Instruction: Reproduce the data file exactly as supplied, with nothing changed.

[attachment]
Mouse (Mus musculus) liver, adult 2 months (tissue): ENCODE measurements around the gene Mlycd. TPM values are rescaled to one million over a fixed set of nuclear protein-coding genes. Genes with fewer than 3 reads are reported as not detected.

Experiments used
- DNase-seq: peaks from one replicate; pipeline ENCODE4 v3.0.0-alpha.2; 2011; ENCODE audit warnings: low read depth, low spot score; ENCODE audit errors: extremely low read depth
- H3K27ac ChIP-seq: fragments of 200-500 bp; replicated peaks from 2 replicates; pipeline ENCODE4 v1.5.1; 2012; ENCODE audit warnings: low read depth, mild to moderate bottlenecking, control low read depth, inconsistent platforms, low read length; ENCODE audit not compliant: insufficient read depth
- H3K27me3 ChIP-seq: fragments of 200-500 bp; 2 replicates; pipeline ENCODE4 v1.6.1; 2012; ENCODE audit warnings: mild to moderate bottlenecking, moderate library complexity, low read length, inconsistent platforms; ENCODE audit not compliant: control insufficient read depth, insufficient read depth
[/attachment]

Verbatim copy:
Mouse (Mus musculus) liver, adult 2 months (tissue): ENCODE measurements around the gene Mlycd. TPM values are rescaled to one million over a fixed set of nuclear protein-coding genes. Genes with fewer than 3 reads are reported as not detected.

Experiments used
- DNase-seq: peaks from one replicate; pipeline ENCODE4 v3.0.0-alpha.2; 2011; ENCODE audit warnings: low read depth, low spot score; ENCODE audit errors: extremely low read depth
- H3K27ac ChIP-seq: fragments of 200-500 bp; replicated peaks from 2 replicates; pipeline ENCODE4 v1.5.1; 2012; ENCODE audit warnings: low read depth, mild to moderate bottlenecking, control low read depth, inconsistent platforms, low read length; ENCODE audit not compliant: insufficient read depth
- H3K27me3 ChIP-seq: fragments of 200-500 bp; 2 replicates; pipeline ENCODE4 v1.6.1; 2012; ENCODE audit warnings: mild to moderate bottlenecking, moderate library complexity, low read length, inconsistent platforms; ENCODE audit not compliant: control insufficient read depth, insufficient read depth